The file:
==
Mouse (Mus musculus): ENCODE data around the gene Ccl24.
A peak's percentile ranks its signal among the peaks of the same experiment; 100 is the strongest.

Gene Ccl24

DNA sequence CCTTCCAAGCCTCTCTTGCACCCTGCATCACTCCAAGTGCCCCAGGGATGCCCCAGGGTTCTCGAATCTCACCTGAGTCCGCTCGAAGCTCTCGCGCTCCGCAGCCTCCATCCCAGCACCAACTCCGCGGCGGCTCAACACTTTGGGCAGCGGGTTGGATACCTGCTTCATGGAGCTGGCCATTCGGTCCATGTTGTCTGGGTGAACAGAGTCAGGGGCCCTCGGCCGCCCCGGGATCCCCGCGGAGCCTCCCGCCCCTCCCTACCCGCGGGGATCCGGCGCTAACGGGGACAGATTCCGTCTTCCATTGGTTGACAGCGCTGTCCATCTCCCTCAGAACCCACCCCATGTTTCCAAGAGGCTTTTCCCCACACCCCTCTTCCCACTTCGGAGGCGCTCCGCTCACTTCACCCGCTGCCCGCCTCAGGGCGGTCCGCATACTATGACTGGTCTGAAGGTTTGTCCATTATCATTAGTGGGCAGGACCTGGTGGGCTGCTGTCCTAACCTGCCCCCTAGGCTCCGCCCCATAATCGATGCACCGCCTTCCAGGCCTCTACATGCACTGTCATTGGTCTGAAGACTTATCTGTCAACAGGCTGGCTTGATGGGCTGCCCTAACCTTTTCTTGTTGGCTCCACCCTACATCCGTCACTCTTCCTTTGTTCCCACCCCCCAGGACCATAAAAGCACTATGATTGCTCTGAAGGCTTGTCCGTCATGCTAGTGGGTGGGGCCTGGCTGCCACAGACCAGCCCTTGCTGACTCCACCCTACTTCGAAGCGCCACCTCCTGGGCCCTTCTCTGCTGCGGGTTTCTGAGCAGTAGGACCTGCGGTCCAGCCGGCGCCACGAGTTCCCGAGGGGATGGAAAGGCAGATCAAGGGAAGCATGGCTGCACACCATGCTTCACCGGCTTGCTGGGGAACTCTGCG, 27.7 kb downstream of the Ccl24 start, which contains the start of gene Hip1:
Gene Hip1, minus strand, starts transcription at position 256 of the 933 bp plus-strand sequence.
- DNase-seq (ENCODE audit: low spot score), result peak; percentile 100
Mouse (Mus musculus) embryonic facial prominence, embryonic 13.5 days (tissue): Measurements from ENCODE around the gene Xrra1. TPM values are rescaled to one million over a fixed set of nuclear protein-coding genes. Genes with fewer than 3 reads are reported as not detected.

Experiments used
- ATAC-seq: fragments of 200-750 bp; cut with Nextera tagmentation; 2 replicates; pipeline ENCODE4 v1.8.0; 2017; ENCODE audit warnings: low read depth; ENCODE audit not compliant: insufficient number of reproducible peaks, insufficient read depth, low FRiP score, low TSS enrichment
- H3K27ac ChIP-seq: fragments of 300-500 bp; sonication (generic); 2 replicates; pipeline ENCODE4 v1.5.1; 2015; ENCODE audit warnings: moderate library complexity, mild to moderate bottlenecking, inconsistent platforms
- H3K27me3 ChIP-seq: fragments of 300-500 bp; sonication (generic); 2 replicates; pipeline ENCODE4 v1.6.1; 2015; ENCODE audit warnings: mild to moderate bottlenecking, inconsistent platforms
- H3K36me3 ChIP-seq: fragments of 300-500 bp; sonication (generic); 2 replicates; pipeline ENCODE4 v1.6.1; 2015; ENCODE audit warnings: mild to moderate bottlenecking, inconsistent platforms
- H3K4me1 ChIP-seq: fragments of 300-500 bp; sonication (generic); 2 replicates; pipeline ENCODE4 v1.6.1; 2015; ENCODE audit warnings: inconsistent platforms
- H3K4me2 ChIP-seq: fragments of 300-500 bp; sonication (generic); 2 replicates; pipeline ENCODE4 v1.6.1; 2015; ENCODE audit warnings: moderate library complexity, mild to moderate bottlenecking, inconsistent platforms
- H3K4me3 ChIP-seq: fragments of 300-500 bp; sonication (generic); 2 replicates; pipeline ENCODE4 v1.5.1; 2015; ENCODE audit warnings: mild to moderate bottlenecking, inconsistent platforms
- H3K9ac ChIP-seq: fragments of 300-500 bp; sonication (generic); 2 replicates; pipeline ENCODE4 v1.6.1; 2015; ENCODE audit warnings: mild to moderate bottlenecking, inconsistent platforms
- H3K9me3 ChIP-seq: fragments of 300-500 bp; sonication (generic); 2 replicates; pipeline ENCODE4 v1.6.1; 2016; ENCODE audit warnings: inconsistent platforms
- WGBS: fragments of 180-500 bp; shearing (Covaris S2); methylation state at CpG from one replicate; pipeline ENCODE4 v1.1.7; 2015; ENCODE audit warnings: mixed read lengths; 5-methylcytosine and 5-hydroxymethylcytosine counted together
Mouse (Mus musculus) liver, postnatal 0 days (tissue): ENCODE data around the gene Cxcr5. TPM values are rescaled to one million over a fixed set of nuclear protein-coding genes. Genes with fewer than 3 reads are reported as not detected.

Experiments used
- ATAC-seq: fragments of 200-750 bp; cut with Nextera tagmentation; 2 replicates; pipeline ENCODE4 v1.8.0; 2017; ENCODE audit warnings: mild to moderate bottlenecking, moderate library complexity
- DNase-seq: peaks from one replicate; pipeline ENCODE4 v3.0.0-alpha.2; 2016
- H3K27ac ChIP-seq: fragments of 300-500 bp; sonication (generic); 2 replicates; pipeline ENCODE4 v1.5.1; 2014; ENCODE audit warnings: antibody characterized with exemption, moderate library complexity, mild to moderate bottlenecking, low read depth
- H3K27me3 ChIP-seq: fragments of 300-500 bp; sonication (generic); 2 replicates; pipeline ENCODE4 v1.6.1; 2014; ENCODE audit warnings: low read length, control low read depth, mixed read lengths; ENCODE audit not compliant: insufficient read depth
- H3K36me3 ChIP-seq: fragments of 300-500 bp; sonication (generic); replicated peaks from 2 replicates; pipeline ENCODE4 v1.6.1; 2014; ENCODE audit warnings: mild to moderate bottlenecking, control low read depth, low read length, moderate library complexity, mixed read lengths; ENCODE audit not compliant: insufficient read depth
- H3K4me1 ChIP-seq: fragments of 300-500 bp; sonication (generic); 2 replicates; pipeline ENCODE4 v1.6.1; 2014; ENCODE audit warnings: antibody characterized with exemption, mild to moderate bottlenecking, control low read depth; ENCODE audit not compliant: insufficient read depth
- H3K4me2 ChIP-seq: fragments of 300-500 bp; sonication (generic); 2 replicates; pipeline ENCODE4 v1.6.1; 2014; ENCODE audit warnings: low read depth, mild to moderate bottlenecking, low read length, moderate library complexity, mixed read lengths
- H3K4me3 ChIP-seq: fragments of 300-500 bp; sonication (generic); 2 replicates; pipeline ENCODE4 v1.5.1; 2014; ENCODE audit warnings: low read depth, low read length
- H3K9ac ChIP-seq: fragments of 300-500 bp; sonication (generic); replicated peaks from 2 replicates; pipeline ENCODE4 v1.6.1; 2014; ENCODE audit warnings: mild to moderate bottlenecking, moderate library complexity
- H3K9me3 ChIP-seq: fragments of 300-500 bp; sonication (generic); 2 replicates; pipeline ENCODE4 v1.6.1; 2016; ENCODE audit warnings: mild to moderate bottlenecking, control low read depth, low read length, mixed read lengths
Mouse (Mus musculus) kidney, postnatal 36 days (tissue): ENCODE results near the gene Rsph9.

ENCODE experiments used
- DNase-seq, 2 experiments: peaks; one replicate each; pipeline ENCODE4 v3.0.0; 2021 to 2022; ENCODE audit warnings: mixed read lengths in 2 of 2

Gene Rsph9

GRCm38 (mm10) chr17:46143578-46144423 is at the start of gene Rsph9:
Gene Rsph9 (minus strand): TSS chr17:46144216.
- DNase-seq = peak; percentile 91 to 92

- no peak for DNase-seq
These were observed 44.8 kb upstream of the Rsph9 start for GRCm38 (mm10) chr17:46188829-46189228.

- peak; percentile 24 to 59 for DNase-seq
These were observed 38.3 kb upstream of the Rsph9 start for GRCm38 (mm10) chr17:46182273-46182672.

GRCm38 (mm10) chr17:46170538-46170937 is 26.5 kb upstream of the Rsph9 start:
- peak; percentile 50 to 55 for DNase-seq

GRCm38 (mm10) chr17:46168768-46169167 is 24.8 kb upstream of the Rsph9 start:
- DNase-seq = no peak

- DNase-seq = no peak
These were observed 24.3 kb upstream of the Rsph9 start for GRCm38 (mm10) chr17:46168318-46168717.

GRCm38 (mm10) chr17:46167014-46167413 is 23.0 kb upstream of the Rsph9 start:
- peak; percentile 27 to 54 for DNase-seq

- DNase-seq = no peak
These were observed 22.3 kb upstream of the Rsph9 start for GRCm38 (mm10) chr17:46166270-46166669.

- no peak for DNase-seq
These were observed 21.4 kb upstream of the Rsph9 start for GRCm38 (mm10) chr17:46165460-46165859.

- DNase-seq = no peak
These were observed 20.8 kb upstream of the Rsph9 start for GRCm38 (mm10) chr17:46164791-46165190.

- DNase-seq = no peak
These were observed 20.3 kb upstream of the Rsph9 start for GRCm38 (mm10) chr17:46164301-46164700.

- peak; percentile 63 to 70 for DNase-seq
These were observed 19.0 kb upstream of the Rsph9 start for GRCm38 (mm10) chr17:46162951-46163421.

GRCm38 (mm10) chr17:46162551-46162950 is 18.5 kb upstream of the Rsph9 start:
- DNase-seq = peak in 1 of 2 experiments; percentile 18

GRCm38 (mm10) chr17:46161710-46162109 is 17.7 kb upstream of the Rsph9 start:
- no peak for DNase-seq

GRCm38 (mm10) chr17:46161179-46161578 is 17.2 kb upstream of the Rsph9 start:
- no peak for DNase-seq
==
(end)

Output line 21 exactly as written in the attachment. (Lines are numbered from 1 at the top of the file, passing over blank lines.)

- ATAC-seq: fragments of 200-750 bp; cut with Nextera tagmentation; 2 replicates; pipeline ENCODE4 v1.8.0; 2017; ENCODE audit warnings: mild to moderate bottlenecking, moderate library complexity